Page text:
Yesterday I featured the Top Ten U.S. Cities for Corporate Innovation from Innovation Leader magazine, and I thought today you’d like to see the reason they selected San Francisco as the No. 1 corporate leader in innovation.

Here’s what Innovation Leader had to say:

Well before chip companies like Fairchild Semiconductor helped the peninsula between San Jose and San Francisco attain fame as Silicon Valley, companies like Wells Fargo (the PayPal of its day) and Levi Strauss & Co. (which made the first pair of blue jeans in 1873) were innovating here.

The original accelerator program, Y Combinator, holds regular “demo days” featuring startups that are developing electric airplanes and dermatology apps. Walmart Labs employs about 2,500 people to build software for the retailer’s digital channels, and a new incubator, Store No 8, will bring in entrepreneurs under the supervision of founder Marc Lore, whose company was acquired by Walmart last year. Target’s Open House Store in San Francisco’s South of Market neighborhood features an array of new connected devices, from Adidas’ smart soccer ball to electric skateboards to coffeemakers. Not far off is a Verizon Innovation Center, focused on smart city technologies, and Visa’s One Market Center, where the company prototypes the future of payment with the help of its customers.

Tesla’s highly-automated factory in Fremont, Calif. relies on more than 150 robots, including some of the largest in the world.

Jim McCarthy, Visa’s Executive Vice President of Innovations, says that Visa’s management team moved into the facility in part so they can get a window on customer challenges. “In the nearly three years since One Market Center opened its doors,” he says, “we have honed our process for how we collaborate with our clients — tackling real-world challenges with real solutions built together.”

San Francisco stalwart Wells Fargo announced a major artificial intelligence initiative in February, and in March at the South by Southwest Interactive Festival, Levi’s unveiled a collaboration with Google: a denim jacket for commuters with navigation and phone controls built in.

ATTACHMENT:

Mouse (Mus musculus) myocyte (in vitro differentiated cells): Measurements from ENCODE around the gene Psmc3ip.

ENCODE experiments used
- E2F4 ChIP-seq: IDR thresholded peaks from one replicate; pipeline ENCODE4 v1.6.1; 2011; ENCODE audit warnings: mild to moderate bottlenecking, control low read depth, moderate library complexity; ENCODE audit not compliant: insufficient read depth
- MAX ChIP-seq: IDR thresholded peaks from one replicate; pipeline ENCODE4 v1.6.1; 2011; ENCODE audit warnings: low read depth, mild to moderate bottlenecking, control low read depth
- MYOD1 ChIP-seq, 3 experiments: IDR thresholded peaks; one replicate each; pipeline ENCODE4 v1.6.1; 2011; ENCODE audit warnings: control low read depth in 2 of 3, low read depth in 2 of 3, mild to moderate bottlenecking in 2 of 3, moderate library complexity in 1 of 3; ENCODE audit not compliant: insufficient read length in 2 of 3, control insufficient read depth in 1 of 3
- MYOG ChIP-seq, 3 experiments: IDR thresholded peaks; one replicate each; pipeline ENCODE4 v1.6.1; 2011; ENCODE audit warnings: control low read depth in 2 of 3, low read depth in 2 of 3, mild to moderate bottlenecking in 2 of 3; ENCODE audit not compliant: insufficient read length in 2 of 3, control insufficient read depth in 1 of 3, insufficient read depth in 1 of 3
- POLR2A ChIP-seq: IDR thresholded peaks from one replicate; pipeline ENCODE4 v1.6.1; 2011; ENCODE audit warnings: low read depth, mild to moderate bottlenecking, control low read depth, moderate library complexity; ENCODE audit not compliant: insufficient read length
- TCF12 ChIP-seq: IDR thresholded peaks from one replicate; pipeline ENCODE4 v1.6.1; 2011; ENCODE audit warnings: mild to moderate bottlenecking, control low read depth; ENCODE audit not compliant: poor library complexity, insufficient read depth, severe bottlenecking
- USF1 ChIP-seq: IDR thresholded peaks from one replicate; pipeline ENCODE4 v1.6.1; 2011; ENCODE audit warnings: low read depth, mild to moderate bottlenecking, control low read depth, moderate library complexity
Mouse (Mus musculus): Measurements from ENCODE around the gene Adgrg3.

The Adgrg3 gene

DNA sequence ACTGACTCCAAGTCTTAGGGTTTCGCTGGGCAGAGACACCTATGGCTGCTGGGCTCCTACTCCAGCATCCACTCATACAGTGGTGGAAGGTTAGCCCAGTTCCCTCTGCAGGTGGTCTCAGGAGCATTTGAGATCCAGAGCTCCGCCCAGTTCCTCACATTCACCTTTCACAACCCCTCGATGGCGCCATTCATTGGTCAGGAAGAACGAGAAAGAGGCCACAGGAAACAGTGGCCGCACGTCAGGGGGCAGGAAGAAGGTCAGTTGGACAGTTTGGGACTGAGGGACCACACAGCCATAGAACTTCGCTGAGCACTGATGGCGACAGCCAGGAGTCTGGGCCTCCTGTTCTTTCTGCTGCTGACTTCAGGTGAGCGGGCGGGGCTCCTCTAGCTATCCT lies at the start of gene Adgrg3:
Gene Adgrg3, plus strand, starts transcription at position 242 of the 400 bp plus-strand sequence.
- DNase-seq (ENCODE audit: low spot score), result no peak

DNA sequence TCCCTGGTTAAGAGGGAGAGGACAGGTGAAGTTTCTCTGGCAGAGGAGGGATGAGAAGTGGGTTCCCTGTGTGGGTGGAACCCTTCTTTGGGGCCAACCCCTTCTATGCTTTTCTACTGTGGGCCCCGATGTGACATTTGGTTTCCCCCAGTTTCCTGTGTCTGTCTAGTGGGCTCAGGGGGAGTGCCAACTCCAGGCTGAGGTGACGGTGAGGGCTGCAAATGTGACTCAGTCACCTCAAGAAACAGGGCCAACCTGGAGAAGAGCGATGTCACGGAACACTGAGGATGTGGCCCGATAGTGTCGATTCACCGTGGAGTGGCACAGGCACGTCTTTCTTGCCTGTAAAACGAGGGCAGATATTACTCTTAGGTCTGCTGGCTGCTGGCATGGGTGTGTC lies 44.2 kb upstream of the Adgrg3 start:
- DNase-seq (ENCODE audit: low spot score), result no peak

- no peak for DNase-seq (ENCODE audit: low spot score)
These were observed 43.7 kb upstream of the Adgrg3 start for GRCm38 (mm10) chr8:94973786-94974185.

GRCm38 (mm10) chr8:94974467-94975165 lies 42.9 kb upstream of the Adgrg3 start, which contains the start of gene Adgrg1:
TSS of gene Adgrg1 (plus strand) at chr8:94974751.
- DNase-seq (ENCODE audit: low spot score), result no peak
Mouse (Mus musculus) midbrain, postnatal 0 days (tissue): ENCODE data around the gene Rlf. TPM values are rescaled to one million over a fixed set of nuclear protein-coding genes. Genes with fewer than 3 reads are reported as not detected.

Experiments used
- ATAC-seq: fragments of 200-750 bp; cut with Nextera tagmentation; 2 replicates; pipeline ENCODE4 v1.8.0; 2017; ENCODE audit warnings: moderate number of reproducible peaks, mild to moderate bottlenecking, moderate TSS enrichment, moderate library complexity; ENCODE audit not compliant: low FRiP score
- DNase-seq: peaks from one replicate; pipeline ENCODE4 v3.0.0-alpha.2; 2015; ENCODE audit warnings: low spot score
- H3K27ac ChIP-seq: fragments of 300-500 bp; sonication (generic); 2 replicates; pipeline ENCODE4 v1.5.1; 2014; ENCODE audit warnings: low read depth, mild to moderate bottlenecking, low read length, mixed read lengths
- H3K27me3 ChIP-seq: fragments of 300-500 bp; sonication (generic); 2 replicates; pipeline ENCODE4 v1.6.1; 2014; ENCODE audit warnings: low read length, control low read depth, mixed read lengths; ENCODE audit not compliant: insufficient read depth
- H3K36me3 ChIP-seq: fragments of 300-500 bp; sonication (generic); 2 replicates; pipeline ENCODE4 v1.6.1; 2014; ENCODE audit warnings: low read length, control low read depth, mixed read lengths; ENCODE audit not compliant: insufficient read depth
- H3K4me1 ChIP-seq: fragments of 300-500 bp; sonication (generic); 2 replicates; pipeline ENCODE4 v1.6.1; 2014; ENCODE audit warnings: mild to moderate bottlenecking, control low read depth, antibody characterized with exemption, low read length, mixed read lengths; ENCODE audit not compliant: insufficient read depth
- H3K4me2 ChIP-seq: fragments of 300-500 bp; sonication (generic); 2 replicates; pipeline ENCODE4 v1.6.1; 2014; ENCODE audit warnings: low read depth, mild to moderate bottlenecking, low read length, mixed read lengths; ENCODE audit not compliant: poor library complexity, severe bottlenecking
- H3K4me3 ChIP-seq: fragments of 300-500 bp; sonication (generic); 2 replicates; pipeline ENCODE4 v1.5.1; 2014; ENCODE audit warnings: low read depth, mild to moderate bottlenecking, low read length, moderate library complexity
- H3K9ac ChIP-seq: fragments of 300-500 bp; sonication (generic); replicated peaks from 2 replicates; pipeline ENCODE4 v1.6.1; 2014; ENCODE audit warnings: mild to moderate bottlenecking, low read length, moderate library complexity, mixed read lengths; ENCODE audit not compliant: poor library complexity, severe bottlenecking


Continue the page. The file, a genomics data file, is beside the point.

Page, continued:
In Menlo Park, the venture capital firm Andreessen Horowitz brings in executives from big companies, often CTOs and CIOs, for new technology briefings from startups in the Andreessen Horowitz portfolio. Incubators like Plug and Play Tech Center and Rocketspace offer opportunities for corporates to rub shoulders with the entrepreneurs who rent space there.

Tesla is in the midst of doubling the footprint of its massive and highly-automated factory in Fremont, across San Francisco Bay, in part to support production of its lower-priced Model 3 sedan.

Other carmakers, including Ford, General Motors, Volkswagen, and Mercedes-Benz have their own R&D facilities peppered around the area.

In the world of entertainment, San Francisco can lay claim to Netflix, Lucasfilm (now part of Disney), Pixar, YouTube, and Dolby Laboratories, which constantly rolls out new technologies to cinemas and home theaters. Life sciences companies like Celgene, Bayer, Illumina, and FibroGen have flocked to the city’s Mission Bay neighborhood to be close to the University of California at San Francisco—so much so that a 2016 headline blared “Biotech Hotspot is Running Out of Room.”

Down in Palo Alto, Stanford University’s StartX accelerator helps students and alumni build companies, and the affiliated Stanford-StartX Fund has, as of 2017, invested in roughly 225 ventures. At Berkeley, open innovation guru Henry Chesbrough teaches, writes, and helps oversee the Garwood Center for Corporate Innovation.

Let’s not forget the companies founded by Steve and Steve (Apple), David and Bill (Hewlett-Packard), Zuck (Facebook), Gordon and Robert (Intel), Larry & Sergey (Google), Travis (Uber), and Ev and Jack (Twitter.) Or big conclaves like TechCrunch Disrupt, Dreamforce, Lean Startup Week, and Oracle OpenWorld. As a result, the Bay Area easily walks off with the top spot on our list.

Read the rest here.

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